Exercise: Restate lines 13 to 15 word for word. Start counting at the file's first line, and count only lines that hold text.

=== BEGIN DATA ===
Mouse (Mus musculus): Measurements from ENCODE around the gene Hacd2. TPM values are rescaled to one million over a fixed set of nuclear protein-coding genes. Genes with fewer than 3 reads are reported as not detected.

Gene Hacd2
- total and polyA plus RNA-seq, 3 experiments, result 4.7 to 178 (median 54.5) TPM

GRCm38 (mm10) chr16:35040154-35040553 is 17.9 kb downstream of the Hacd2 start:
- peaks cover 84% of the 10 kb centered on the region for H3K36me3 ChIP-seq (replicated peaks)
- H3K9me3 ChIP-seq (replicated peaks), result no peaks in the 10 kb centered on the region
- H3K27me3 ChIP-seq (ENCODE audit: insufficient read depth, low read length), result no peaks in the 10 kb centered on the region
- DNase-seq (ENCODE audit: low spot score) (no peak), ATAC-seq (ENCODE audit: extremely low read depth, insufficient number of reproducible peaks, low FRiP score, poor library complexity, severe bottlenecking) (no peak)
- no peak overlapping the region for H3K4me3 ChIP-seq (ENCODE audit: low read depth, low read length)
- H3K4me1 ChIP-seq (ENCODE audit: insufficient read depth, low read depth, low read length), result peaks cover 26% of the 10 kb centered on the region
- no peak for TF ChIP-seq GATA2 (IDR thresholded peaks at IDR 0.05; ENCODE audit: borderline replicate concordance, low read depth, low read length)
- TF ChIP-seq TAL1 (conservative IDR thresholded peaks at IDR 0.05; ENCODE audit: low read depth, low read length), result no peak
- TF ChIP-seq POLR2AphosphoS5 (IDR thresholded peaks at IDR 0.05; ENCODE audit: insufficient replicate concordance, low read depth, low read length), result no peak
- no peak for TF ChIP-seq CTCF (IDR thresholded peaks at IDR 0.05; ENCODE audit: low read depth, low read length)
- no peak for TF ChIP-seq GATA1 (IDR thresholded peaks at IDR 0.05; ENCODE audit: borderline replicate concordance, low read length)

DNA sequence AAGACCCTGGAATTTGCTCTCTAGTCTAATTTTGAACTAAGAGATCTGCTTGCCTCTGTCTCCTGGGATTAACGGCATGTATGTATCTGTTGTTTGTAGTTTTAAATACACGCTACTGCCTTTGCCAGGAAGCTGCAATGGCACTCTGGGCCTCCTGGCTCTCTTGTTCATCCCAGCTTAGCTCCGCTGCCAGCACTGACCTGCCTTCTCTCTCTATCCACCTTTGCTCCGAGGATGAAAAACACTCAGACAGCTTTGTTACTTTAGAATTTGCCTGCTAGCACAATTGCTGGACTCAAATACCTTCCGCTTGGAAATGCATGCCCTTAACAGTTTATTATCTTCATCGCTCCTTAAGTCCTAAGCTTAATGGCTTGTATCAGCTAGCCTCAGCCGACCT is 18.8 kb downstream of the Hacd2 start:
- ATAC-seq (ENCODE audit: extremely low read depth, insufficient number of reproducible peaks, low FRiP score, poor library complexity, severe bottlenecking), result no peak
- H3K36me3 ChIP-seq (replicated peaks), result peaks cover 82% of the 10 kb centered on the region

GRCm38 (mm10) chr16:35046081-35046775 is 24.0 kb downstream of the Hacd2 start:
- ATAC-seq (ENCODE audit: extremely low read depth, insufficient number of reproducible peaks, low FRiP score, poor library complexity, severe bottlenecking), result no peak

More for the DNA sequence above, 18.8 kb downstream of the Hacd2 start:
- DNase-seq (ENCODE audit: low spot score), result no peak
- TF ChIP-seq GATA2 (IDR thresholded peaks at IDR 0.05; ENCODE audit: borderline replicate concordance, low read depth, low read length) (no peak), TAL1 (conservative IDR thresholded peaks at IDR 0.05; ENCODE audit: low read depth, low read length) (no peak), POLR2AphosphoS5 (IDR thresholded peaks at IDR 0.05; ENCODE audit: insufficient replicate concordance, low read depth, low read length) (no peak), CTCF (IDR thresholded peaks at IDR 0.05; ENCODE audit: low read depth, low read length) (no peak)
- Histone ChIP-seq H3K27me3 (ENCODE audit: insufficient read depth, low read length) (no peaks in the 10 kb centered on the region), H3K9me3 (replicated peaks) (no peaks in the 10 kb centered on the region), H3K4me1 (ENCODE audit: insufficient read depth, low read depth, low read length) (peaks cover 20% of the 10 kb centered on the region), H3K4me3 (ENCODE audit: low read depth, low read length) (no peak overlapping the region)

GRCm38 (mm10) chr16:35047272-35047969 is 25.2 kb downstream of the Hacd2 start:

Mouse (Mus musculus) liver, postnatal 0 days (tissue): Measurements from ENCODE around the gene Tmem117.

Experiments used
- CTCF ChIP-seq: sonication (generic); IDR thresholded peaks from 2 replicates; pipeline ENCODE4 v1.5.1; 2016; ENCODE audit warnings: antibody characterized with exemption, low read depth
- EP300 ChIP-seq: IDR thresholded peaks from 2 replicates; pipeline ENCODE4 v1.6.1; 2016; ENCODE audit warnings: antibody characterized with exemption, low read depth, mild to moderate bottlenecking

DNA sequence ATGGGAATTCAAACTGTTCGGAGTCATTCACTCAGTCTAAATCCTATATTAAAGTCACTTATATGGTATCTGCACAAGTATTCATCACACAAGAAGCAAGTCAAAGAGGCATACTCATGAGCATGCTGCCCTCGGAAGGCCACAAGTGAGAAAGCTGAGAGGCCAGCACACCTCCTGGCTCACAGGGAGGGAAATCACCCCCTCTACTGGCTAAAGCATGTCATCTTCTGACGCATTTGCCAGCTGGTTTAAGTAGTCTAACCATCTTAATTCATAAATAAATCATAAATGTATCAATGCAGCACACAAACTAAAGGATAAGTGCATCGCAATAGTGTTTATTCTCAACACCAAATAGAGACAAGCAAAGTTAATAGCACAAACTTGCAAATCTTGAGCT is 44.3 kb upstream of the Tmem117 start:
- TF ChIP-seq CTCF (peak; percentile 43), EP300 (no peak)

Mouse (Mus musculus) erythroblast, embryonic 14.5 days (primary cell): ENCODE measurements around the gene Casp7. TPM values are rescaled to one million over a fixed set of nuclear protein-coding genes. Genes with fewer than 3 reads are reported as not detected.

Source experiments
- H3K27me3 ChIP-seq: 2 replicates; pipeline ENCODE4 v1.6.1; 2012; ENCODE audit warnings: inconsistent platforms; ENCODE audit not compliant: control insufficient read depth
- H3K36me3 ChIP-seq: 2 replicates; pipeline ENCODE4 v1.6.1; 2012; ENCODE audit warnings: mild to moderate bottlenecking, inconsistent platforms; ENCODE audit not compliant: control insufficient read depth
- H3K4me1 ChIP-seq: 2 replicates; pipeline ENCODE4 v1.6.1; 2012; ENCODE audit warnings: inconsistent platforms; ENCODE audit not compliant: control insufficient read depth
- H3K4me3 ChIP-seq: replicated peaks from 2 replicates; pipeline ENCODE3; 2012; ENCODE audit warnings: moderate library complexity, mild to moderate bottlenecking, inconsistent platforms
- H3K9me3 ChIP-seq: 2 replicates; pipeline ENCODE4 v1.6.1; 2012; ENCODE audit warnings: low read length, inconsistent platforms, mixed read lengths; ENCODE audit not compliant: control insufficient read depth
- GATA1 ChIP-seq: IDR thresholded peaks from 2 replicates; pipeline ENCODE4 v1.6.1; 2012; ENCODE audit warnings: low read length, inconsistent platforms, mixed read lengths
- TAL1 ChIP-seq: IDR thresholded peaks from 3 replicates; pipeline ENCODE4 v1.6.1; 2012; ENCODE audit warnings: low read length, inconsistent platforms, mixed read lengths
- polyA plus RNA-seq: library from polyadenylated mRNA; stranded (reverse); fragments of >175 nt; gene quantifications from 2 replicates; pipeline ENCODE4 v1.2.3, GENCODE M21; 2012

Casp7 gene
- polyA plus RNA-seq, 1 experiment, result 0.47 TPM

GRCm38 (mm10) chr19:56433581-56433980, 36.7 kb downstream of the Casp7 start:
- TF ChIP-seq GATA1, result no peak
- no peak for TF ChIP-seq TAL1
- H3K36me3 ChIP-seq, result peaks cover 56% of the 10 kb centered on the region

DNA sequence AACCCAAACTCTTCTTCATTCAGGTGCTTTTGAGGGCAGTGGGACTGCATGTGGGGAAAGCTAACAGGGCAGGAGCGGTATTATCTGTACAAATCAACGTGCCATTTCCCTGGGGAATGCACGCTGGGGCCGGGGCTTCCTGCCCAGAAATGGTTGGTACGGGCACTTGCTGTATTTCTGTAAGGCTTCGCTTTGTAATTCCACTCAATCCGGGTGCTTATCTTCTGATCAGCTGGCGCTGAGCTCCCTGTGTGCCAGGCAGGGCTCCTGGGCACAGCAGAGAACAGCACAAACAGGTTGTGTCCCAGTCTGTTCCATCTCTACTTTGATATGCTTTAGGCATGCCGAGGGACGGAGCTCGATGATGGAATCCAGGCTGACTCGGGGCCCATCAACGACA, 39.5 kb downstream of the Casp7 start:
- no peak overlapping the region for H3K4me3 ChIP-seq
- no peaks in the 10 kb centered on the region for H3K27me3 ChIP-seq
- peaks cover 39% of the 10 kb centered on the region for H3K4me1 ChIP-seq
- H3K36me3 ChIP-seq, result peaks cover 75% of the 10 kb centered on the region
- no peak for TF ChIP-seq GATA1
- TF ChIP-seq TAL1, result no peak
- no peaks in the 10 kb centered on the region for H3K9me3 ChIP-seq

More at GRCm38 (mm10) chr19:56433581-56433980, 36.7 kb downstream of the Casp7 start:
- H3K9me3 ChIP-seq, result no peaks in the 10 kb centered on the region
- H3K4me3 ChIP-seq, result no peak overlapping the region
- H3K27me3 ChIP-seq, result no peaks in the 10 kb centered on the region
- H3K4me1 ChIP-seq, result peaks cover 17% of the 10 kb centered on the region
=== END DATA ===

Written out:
- TF ChIP-seq POLR2AphosphoS5 (IDR thresholded peaks at IDR 0.05; ENCODE audit: insufficient replicate concordance, low read depth, low read length), result no peak
- no peak for TF ChIP-seq CTCF (IDR thresholded peaks at IDR 0.05; ENCODE audit: low read depth, low read length)
- no peak for TF ChIP-seq GATA1 (IDR thresholded peaks at IDR 0.05; ENCODE audit: borderline replicate concordance, low read length)